General questions and clarifications on app development

Hi everyone,

I’m a backend developer who has spent the past 4 to 5 years developing backend platforms for social apps (the latest being so I believe I’ve gathered quite a lot of experience in building real-world social systems. I’m working on a new project now - yet another social app - and we’re considering to build it on top of Solid. I think I’ve grasped the basic principles of how Solid works, but then I’m having a hard time trying to map them to actual use-cases.

I guess the best way to proceed is to describe some typical user flows and try to figure out how they would be implemented with Solid. Please feel free to comment, invalidate - or even confirm - what I’ll describe below. I’ll highlight open questions with [?]. It may become a long, but hopefully interesting thread that can benefit any developer considering Solid!

This is usually done by creating an account with email/password or using another social platform as identity provider. In the case of Solid:

  • we eventually expect a WebID, so either the user already has one and we let her log in, or she creates one on our servers
  • the user also needs a POD, so same story: either she gives us access to an existing POD or creates one with us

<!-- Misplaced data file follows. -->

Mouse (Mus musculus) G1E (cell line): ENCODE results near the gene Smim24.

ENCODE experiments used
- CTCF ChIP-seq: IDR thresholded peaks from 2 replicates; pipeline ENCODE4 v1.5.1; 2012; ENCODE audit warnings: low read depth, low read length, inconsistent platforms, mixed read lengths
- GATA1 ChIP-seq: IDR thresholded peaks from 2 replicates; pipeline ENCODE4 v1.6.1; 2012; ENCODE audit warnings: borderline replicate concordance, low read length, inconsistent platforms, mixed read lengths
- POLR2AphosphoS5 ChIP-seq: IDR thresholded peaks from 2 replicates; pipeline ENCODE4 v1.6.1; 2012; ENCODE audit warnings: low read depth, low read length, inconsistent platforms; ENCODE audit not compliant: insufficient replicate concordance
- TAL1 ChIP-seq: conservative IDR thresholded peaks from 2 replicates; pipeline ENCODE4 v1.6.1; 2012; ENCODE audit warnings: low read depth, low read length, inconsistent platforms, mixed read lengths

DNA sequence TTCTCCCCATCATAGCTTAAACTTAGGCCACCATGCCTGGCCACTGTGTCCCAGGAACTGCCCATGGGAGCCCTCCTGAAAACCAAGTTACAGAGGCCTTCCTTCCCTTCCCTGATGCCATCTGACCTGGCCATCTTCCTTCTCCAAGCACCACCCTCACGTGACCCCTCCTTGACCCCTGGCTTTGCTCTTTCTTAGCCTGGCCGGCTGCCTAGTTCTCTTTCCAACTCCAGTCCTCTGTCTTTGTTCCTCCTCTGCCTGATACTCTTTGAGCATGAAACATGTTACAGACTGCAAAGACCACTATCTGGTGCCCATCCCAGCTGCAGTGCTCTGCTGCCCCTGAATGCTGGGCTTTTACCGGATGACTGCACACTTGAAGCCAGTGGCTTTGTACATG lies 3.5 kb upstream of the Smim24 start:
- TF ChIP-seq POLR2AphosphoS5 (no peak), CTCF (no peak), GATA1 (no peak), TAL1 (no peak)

Creating posts
Standard flow, but instead of storing the posts and its assets in our DB, we store them in the user’s POD.
[?] Should we first create a directory where we would store all the data coming from our app?

Listing posts
That’s where it becomes less obvious to me. If a user wants to list all the posts she has created, we just have to list them from her POD, but in many applications we need to issue complex queries to filter and sort data (we may want to do full-text searches on the posts’ content or sort the posts by a number of different criteria). So [?] how we do achieve that? I understand that we may use SPARQL as a query language, but what if the user’s POD does not support some SPARQL constructs that we need?

Sharing posts
In our model, posts are not automatically shared with friends/followers but are explicitly shared by the author with other users. I guess those shares would take the form of triples written in the target PODs and pointing to the content in the author’s POD.

Listing shared posts (or displaying a “feed”)
If we want to display all the posts that have been shared with a particular user, we would start by listing the “share” triples I mentioned just before, but then [?] would we need to peek at all the destination PODs to build the results (with the same considerations about filtering and sorting)?
I can’t see any descent way to make that work, considering how we need to fine-tune our queries and indexes when all the data resides on just one database. If some users’ PODs are down or even slow to respond, it would considerably affect the overall performance of the app.

I’ve got many other questions but I think that my initial assumptions may be totally wrong so let’s just start with that. I thank you all in advance for your answers and look forward to the discussion!